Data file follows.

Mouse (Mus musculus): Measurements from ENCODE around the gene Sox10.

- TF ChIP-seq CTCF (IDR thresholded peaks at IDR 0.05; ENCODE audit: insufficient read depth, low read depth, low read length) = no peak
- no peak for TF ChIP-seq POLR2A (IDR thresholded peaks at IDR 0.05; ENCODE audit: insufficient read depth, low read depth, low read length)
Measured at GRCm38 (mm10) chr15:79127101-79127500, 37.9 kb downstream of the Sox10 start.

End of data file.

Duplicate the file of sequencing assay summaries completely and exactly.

Mouse (Mus musculus): Measurements from ENCODE around the gene Sox10.

- TF ChIP-seq CTCF (IDR thresholded peaks at IDR 0.05; ENCODE audit: insufficient read depth, low read depth, low read length) = no peak
- no peak for TF ChIP-seq POLR2A (IDR thresholded peaks at IDR 0.05; ENCODE audit: insufficient read depth, low read depth, low read length)
Measured at GRCm38 (mm10) chr15:79127101-79127500, 37.9 kb downstream of the Sox10 start.